Week 1: Introduction to App Design

What is an app?

App is and abbreviated form of the word application. An application is a software program designed to perform a specific function for the user or for another application program.

There are three types of apps

  • Web Apps – Stored on a remote server and is delivered over the internet through a browser interface.
  • Hybrid Apps – Combines elements of both native and web apps. Often mentioned in the context of mobile computing.
  • Native Apps – Developed for use on a specific platform or device.  Doesn’t need a web browser to run and potentially it doesn’t need an internet connection. It’s single platform, so for example either ios or android.

Web Apps, Hybrid and Native

Web Apps

Pros

  • Quick option for making existing content available on mobile.
  • Only needs to be built once and can would be useable for every device.

Cons

  • User experience inferior
  • Performance inferior
  • Its an app world – a mobile website would limit the users ability to deeply engage with a brand. Because people spend most of their time in apps while on their phone instead of browsing.

Hybrid

Pros

  • Gives space on a users phone to bridge gaps between native apps and a mobile website.
  • Useful for internal teams that have web skills

Cons

  • Low/no bandwidth an issue – people can’t use the app without a good internet connection.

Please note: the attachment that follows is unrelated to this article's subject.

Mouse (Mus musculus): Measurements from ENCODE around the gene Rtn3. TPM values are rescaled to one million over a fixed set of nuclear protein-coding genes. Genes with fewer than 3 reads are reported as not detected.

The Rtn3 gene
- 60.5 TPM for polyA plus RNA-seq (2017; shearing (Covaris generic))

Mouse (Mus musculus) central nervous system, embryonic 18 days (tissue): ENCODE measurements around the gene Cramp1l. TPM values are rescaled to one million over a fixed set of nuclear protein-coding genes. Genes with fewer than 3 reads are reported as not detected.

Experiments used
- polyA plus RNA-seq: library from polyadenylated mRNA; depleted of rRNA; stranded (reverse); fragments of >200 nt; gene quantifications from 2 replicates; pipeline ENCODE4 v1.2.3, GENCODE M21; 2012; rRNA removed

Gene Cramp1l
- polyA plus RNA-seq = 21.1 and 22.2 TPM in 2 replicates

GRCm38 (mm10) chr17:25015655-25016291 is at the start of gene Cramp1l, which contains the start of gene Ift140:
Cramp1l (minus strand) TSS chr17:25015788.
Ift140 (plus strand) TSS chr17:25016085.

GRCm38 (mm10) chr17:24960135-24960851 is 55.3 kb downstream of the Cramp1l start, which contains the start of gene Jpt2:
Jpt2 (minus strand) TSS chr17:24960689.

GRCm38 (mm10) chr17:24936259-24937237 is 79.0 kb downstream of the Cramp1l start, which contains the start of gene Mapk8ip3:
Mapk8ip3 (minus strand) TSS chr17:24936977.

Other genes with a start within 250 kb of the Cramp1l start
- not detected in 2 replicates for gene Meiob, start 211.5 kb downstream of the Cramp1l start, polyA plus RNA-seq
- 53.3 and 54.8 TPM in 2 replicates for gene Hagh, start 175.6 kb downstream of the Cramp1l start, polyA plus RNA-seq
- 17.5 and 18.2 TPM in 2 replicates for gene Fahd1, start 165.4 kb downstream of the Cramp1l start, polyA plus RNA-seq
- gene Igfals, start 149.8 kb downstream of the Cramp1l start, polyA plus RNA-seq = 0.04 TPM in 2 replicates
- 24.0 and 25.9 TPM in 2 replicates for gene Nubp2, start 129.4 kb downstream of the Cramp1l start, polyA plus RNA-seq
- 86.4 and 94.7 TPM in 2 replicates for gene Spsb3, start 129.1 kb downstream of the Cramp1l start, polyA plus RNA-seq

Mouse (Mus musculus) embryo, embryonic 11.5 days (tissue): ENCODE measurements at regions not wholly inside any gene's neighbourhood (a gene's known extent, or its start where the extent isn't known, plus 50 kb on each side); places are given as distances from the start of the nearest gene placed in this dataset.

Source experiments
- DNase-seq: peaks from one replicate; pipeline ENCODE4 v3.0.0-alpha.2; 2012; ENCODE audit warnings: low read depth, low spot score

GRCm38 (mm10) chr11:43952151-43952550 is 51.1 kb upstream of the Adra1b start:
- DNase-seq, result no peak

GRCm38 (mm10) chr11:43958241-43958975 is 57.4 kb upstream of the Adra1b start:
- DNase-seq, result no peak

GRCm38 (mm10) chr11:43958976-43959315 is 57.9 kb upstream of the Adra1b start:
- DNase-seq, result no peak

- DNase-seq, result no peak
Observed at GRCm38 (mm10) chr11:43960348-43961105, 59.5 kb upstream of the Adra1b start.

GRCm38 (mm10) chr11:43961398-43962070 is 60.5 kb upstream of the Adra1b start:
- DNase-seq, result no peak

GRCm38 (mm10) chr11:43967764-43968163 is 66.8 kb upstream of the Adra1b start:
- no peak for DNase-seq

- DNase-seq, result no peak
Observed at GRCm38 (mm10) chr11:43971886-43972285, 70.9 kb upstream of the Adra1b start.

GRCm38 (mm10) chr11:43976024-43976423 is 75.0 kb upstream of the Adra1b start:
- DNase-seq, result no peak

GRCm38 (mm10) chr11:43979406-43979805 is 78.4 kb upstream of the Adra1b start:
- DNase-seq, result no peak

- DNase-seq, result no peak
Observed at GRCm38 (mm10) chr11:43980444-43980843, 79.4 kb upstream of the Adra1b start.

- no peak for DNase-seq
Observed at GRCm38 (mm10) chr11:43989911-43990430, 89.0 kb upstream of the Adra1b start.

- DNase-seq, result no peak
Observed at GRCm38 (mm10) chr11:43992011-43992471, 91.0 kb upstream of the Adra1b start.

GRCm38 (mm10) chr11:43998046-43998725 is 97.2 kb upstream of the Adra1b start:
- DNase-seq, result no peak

• No unique mobile functions

Native

Pros

  • UI and UX smooth and engaging
  • Device capabilities optimised
  • Faster load times compared to web apps
  • Robust performance in online and offline mode
  • Better discoverability
  • Superior security compared to HTML5

Cons

  • Required development for each mobile platform.
  • It’s expensive!

What sort of apps are there?

  • Games
  • Business
  • Education
  • Lifestyle
  • Entertainment
  • Utilities
  • Travel
  • Books
  • Health & Fitness
  • Music
  • Productivity
  • Food & Drink
  • Sports
  • Photos & Video
  • Finance
  • News
  • Reference
  • Social Media
  • Medical
  • Navigation

What do web designers need to know?

  1. Users expect familiar user interface (UI) controls
  2. Touch input – Gestures change everything\
  3. Resolution (High res is taking over)
  4. Time (users want information as quickly as possible)
  5. Real estate is tiny (functionality)
  6. Context is everything
  7. Wire framing is essential

This should give you an overview of what an app is, what types of apps there are, different categorises of apps and simple rules to keep in mind when designing an app. This lecture pod has given me some small ideas on how to go about designing my own app.